• February 2017 – Warner invests more money to hire Joss Whedon to rewrite some scenes for the scheduled reshoots. Snyder is cooperative (No director in Hollywood would jeopardize his/her paid contract contract to fight for a “creative vision” that is A. Constantly in flux during production, as is the case for many, many studio movies, and B. Based on DC characters and not some sort of deeply intimate statement from the director on the world at large).
  • May 2017 – Snyder’s daughter passes away. Snyder steps down from the film. Warners, while publically sad over the departure, sees this as an opportunity to further course-correct from Snyder’s dour vision and hires Whedon to direct the reshoots. Whedon’s name has credibility in the geek community having directed the first two Avengers films and his name will help bolster the flailing film’s sagging reputation.
  • June 2017 – Wonder Woman opens. It is a surprise success. Warners hopes it will help Justice League. Gal puts on a brave face for the media during the press circuit. She is praised for it.
  • July 2017 – Rumors circulate Ben Affleck has not only bailed on a solo Batman film, but wants out as Batman altogether. He does not particularly care for all the negative attention he’s getting over the unproduced solo Batman, BvS, and now Justice League and doesn’t want to endure it for another several years, potentially a lifetime. Warners tells him to shut up about it until Justice League opens in November. Affleck nonetheless has trouble hiding his true feelings.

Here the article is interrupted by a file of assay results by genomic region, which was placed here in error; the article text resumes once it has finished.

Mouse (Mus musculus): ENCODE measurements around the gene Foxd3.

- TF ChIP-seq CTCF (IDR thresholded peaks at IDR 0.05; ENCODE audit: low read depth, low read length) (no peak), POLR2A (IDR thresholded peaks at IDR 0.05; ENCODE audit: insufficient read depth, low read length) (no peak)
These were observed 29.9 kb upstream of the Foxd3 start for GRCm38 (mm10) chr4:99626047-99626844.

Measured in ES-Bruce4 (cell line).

• Mustachegate. That is all.
  • Whedon does his best to Frankenstein together a new version of the film to better please fans and Warners. He makes finding Superman the heart of the movie, cuts the darker material (i.e. Black suit Superman), lightens the overall color tone, focuses the whole narrative a bit more, adds humor and warmth. Warners still aren’t happy. The project isn’t cohesive. Whedon isn’t happy that Warners isn’t happy but finishes the job and quietly backs away from the product, until word of him sending bottles of champagne to disenchanted actors, including subliminal messages in the movie as an apology to fans, and then publically showing his dislike for the villain gets out.
  • September 2017 – Warners, knowing they have a bit of a turkey on their hands, goes for total and complete broke pushing a huge marketing campaign. They get Danny Elfman to do the score and re-use his old Batman theme and a variation of the John Williams Superman theme for further geek cred. Producers tell fans, “we don’t want you to think about how this movie was made” and “if you love these characters you’ll come see it!” The studio periodically teases other big DC movies, from a Deathstroke movie starring Joe Manganiello to a Joker movie starring Leonardo DiCaprio, the former of which features in a post-credits tease of Justice League, all to generate further interest in the product. In the end, much of the campaign is still marred by the behind-the-scenes drama and Ben Affleck’s continued disinterest in Batman going forward.
  • November 2017 – Justice League opens to a disappointing weekend. Casual audiences see it, people who remember BvS avoid it.

Justice League didn’t fail because Snyder “didn’t complete his vision”. It didn’t fail because it was a hackjob of a movie. At least not fully. It failed because Batman v Superman failed, causing Warners to go into panic mode and change everything about Justice League before, during, and after production. Nobody really knew what the movie was supposed to be about, just that it had to make money, and ensure continued money from further installments. By the time they figured it out however, it was too late.